How to mine ethereum: A 25-year-old who pays $42 a month in exchange for half an ether monthly explains how he does it- and an expert breaks down the impact of the blockchain’s recent upgrade on…

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Grant Mitterlehner, CEO MittGroup and Mitt Blockchain

  • Grant Mitterlehner hosts his ether miners with a company that only charges him $.04 per kilowatt.
  • As a result, he pays about $42 a month per miner and earns about .47 ethers a month.
  • But margins may shift depending on how miners are impacted by Ethereum’s network upgrades.
  • See more stories on Insider’s business page.

Grant Mitterlehner started his career off with a bang. After dropping out of college, and at only 24 years old, he became the founder and CEO of MittGroup, a renewable energy firm focused on residential solar panels.

He’s been an avid promoter of clean energy – and cryptocurrency.

He first learned about ethereum back in 2017 when crypto started becoming mainstream. Bitcoin was the main headline grab while ethereum was the second-most discussed crypto.

Once he realized the use cases ethereum’s blockchain brought to the table, he knew it was here to stay and began seeing it as an amazing long-term investment.

But it wasn’t until the end of 2020 that he decided it was time to start mining, the process by which computers process transactions and create new blocks.

“Mining is like the real estate of crypto,” Mitterlehner told Insider. “In my opinion, I think that’s the best way to compare it. It’s literally like buying rental properties, but it’s producing crypto. The biggest upfront cost is the miner itself. And then second would be the power that you’re paying to run the machines.”

He initially thought he’d need to secure a location that would grant him industrial electricity costs, which are substantially lower than residential costs per kilowatt, and then build a rig on his own. But after doing his research, he realized it wasn’t cost-effective.

“What I found is the most efficient way is to buy the miners, make sure they’re good, and find a host that already has the infrastructure set up with the rigs, the technology, and the power production. Simply, they could handle all that back end,” Mitterlehner said. “So instead of spending money on building the infrastructure, I could spend the money on buying more miners.”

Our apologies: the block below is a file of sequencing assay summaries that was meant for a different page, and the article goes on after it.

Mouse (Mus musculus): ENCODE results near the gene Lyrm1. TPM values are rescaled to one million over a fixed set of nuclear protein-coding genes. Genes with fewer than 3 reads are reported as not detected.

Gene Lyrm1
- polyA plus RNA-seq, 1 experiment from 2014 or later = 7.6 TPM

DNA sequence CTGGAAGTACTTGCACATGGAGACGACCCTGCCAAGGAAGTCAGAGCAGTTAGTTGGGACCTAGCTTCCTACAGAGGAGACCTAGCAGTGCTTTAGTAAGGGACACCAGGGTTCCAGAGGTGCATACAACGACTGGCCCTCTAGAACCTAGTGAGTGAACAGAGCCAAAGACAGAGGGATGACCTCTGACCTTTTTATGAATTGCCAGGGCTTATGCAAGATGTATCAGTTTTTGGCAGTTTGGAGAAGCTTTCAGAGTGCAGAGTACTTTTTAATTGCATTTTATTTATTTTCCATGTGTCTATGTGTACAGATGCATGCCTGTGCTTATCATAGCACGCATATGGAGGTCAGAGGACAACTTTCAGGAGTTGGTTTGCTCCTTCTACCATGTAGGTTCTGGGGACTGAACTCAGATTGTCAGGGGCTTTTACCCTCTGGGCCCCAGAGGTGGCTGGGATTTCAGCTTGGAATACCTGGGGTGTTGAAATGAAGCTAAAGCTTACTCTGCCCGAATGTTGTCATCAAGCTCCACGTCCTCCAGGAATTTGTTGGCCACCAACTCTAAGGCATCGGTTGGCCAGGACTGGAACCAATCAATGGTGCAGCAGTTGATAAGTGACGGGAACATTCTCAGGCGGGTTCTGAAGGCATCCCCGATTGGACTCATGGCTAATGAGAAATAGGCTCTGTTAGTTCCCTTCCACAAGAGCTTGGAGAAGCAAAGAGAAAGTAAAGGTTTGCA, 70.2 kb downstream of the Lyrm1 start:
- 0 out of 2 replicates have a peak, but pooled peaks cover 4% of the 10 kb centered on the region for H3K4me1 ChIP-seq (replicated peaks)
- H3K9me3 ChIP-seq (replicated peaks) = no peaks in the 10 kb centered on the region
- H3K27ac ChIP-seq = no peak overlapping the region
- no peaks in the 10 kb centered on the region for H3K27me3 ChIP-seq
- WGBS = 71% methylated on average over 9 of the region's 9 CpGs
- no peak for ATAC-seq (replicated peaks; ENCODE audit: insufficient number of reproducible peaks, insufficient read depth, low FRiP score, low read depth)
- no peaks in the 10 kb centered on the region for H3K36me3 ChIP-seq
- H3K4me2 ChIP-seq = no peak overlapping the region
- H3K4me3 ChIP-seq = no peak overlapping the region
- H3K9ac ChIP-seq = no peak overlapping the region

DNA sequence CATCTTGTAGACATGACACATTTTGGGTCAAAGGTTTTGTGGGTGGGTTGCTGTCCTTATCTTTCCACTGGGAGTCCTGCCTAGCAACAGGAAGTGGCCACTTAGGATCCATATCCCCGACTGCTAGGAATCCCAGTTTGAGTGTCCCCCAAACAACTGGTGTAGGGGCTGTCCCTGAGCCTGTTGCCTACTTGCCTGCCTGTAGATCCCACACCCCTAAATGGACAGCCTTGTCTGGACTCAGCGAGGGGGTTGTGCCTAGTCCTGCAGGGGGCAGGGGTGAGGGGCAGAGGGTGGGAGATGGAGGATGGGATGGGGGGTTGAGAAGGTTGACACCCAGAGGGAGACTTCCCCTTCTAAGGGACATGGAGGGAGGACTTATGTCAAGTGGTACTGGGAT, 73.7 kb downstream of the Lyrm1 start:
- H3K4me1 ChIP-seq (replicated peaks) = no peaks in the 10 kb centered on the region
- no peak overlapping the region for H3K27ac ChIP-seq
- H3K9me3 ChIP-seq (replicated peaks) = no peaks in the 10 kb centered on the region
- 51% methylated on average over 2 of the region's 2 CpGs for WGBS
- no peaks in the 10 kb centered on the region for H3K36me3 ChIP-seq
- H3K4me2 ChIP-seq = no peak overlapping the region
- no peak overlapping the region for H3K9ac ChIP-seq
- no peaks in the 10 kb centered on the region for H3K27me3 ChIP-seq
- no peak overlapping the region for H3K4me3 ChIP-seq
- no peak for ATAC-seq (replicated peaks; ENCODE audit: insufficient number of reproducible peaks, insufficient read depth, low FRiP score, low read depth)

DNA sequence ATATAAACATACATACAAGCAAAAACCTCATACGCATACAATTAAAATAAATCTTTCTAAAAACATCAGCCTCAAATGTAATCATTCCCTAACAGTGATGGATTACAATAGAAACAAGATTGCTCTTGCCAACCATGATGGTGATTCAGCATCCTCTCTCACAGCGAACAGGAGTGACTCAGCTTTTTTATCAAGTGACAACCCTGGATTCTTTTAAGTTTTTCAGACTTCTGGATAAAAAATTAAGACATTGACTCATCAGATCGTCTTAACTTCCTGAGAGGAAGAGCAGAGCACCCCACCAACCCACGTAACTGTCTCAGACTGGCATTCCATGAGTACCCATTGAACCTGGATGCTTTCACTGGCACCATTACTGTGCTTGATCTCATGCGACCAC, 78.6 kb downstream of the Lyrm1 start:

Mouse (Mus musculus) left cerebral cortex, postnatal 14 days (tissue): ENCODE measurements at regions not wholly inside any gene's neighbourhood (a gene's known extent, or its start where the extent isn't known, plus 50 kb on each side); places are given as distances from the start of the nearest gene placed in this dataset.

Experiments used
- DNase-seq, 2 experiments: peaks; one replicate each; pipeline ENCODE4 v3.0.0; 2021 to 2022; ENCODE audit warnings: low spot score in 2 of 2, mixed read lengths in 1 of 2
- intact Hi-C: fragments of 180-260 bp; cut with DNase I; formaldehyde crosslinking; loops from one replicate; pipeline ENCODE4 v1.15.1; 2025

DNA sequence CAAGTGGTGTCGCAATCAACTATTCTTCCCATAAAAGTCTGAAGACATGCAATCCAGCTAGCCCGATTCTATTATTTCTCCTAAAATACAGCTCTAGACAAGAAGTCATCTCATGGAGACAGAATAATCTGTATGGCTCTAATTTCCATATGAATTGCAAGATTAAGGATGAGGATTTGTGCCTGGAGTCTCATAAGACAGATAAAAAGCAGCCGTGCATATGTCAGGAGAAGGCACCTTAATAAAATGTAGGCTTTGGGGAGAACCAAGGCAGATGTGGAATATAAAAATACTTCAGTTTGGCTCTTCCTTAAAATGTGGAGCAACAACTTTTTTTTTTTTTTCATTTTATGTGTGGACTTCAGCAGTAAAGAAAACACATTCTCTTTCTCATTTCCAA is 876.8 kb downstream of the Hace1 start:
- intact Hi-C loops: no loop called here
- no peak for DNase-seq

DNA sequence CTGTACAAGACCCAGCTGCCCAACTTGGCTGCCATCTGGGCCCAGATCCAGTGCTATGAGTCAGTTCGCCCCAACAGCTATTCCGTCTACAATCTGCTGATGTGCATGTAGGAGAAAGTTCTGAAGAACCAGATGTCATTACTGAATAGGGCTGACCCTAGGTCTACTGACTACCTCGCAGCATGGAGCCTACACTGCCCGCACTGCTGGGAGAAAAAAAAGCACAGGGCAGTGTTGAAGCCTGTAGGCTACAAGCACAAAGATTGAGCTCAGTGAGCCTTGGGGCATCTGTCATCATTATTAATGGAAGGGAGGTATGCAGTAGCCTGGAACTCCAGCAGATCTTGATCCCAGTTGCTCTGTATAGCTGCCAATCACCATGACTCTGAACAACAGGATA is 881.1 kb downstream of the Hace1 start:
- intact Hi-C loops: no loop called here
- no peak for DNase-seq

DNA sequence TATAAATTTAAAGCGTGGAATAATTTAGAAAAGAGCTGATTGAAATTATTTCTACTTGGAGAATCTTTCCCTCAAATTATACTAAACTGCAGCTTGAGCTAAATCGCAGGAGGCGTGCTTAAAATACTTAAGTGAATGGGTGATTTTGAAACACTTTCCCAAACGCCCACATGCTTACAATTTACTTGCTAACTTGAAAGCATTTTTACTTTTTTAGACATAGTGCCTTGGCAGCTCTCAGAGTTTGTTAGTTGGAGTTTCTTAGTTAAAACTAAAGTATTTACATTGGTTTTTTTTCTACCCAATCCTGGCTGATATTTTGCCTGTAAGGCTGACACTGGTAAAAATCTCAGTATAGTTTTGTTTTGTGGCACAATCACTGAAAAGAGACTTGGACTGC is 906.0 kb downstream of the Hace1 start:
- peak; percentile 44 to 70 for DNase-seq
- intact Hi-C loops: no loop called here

He purchased four A10 720 pro miners that retailed at the time for about $8,000 and registered them under his company Mitt Blockchain so that he could gradually scale. The price of a miner varies based on demand and ETH’s price. He has them hosted at Navier, a company where electricity costs are about $.04 a kilowatt rather than the $.12 to $.14 per kilowatt he would have paid residentially.

He told Insider his monthly hosting costs about $42 per miner and each miner generates about 0.47 ether a month. At ETH’s current trading price of $2,882.67, that’s $1,354.85.

He used the website ASIC Miner Value to pick the miner’s profitability and which manufacturers he could purchase it from. Mitterlehner warns about purchasing a miner from an unknown source or manufacturer. He recommends watching YouTube videos to see what other miners are using and reaching out to them.

He also recommends speaking to hosting companies and getting their guidance on recommended miners because it benefits them to assist you. This process will also allow you to compare the hosting fees and benefits across multiple companies. Some hosts will charge additional fees, while others will only charge for electricity and repairs.

The impact of Ethereum’s upgrade on mining

While these charges are substantial relative to most investment vehicles that provide a type of passive income, the rates don’t remain the same, especially now that ethereum’s network is undergoing updates.

On Thursday an upgrade codenamed EIP-1559 took place, which contains five Ethereum improvement proposals or code changes. And by early 2022, a bigger overhaul called Ethereum 2.0 will move the network from a proof-of-work system to a proof-of-stake system.

Mark D’Aria, the CEO of Bitpro, a mining consulting firm that also liquidates mining rigs and farms that are no longer profitable, says EIP 1559 removes a source of potential additional income for miners.

However, the impact won’t be felt immediately and it will be difficult to predict how much of a loss miners will feel going forward.

“Several months ago, fees comprised the majority of income for miners, but this has been on a downward trend for months due to scaling efforts and reduced activity on Ethereum since the price crash in May,” D’Aria told Insider in an email.

But he noted that those few months of high fees were an anomaly and that historically, transaction fees were so minimal that they were not really part of a miner’s calculations.

“So in a sense, this is a return to normal, and it remains to be seen if fees spike again dramatically in the future. Otherwise, in the present, it represented a roughly 15% hit to income,” D’Aria added.

However, he points out that ETH’s price has risen by a good amount, making losses potentially a wash. The speculation surrounding Thursday’s upgrade caused ETH’s price to spike by about 17% since August 3.

As for the 2.0 upgrade, when Ethereum will move from proof-of-work to proof-of-stake, D’Aria told Insider although the impact remains unknown, there will likely be resistance from miners because it would be an existential threat to their earnings.

“The only sure thing that GPU miners know right now is that the crypto market and the mining industry is so unpredictable and volatile that anything can happen, and nothing ever goes to plan. So because of that, miners are generally taking a ‘wait and see’ approach,” D’Aria wrote.

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